Most elderly people with dementia do not know they have it

Dementia is very common, impacting roughly 5.7 million Americans, per a report from 2018. However, experts warn that only about 50 percent of the people who have it have actually gone to the doctor to get a diagnosis. The other half are simply living with it, unaware. Of course, as the disease progresses, many of those with a diagnosis could also become unaware that they have it.

Estate planning

Should siblings share inherited property?

Your deceased parents may have left their home or a vacation property in Washington to you and your siblings with the fond hope that you will share the property, and that it will bring you closer together as you make use of it.

Unfortunately, according to AARP, shared inherited property is more likely to drive you and your siblings apart. You and your siblings are probably already under emotional stress due to grieving your loss. Add contentious issues pertaining to money into the mix, and it can add an incendiary spark to an already volatile situation. 

Getting around a no contest clause

It certainly may be disappointing if, after experiencing the death of a loved one in Seattle whose estate you anticipate being a party to, you discover that you are not included in their will (or at least not the to the degree you might have thought you would be). You wanting to question the validity of the will in such a scenario may be justified (particularly if the decedent had previously indicated you would be, but then ultimately were not). However, if the will contains a no contest clause, you challenging could affect any interest you already may in the estate. Many in this very situation have come to us here at Riach Gese Jacobs PLLC asking what to do. 

No contest clauses are essentially deterrents put into a will to keep disputes from arising. They might threaten to reduce your share of an estate (or disinherit you altogether) if you initiate a will contest. Many might support the principle of a no contest clause if it keeps you or other parties to an estate from delaying its administration simply because you are unhappy with a will's provisions. Yet what if your concerns that a will (or certain parts of it) are indeed not reflective of your loved one's wishes. 

If your parents die broke, are you liable for their debts?

It is never easy to watch your parents age, but for many residents of Washington, this is an unavoidable reality they must face at some point or another. While losing a parent can prove immensely difficult simply because of the emotions involved with the loss, you may find that you face additional hurdles after a parent dies if you are also in charge of managing that parent’s estate.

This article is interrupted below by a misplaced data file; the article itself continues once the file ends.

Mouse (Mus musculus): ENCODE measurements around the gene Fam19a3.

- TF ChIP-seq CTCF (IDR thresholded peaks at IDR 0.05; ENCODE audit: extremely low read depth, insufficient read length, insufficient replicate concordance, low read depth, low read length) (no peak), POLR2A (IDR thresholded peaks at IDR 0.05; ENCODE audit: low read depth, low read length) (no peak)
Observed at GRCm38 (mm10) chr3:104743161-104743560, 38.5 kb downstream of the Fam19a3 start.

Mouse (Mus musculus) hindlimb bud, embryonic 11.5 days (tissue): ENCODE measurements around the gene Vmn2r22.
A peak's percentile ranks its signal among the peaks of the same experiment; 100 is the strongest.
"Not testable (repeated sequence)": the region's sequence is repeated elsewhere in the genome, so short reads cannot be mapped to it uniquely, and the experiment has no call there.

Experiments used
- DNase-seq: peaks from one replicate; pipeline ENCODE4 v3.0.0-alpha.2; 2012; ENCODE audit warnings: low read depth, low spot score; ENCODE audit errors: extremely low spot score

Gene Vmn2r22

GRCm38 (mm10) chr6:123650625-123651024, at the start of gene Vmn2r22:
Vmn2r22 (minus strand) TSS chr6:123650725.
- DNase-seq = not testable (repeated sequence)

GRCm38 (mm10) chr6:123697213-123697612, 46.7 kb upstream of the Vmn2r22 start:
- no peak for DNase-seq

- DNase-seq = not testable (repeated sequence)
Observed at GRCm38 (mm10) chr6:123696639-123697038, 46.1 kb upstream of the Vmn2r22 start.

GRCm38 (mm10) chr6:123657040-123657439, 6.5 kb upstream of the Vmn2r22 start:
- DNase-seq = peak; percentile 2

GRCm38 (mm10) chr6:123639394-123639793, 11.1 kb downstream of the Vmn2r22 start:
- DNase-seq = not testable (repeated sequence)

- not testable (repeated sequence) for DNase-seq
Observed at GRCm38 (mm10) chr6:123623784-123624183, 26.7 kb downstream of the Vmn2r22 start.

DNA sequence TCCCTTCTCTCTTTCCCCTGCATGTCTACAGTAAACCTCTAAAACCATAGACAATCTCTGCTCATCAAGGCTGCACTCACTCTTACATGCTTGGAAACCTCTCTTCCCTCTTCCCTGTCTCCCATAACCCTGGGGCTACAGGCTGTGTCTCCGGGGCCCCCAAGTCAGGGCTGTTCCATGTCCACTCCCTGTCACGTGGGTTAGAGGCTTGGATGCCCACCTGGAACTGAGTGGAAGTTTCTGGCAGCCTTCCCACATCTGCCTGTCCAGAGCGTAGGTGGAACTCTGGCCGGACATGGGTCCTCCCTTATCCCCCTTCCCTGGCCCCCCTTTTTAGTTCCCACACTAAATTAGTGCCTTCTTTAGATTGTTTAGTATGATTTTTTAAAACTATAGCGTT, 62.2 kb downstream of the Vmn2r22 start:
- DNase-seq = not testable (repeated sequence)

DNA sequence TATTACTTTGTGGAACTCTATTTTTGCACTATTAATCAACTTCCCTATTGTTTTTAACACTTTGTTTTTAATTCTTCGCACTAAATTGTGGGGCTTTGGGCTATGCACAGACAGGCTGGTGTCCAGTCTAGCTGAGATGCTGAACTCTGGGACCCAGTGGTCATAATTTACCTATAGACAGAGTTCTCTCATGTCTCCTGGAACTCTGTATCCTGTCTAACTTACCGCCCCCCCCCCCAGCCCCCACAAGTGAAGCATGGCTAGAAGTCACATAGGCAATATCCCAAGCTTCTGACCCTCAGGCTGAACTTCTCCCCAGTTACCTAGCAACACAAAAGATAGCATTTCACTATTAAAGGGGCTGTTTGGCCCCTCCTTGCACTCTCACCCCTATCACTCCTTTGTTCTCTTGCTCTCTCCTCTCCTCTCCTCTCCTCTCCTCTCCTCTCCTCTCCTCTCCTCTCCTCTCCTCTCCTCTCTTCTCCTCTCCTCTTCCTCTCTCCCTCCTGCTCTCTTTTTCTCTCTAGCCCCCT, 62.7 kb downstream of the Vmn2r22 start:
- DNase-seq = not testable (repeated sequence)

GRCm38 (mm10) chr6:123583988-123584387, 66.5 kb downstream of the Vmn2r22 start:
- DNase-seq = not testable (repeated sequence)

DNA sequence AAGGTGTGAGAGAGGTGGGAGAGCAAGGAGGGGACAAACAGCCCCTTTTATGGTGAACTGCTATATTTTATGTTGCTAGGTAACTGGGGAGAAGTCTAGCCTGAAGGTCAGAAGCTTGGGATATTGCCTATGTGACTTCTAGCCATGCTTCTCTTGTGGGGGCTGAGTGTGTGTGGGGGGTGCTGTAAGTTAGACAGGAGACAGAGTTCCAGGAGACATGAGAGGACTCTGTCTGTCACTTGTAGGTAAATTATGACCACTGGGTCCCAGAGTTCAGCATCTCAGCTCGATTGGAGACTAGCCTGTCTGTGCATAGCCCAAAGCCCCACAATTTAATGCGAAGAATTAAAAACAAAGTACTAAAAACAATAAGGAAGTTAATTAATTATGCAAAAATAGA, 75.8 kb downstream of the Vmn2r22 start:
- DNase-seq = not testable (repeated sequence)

You may, depending on circumstances, have particular concerns about what might happen once your parent dies if that parent still carried a considerable amount of debt when he or she passed, but NerdWallet reports that such fears might be unwarranted. So, what, exactly, should you expect in the event that one or both of your parents die without enough assets to cover their debts?

Snow removal leads to violent Spokane County neighbor dispute

The necessity of clearing snow from driveways and sidewalks can pose problems for Washington homeowners. Once removed, the snow has to go somewhere, but neighbors must be careful not to allow the excess to wind up on adjoining properties. It can be a contentious process, one that is best resolved through diplomatic means. However, such a dispute recently erupted into a violent confrontation between two men, one of whom went to jail briefly on assault charges. 

Authorities allege that one of the homeowners, a 48-year-old man, threw the other, a 66-year-old man, onto the ground during the confrontation. He reportedly fractured the other man's ribs by using his knees to drop his weight onto him. The other man claims two broken ribs and a broken facial bone as a result of the incident, as well as traumatization. 

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Riach Gese Jacobs, PLLC
7331 196th Street, SW
P.O. Box 1067
Lynnwood, WA 98046

Phone: 425-329-7857
Phone: 425-776-3191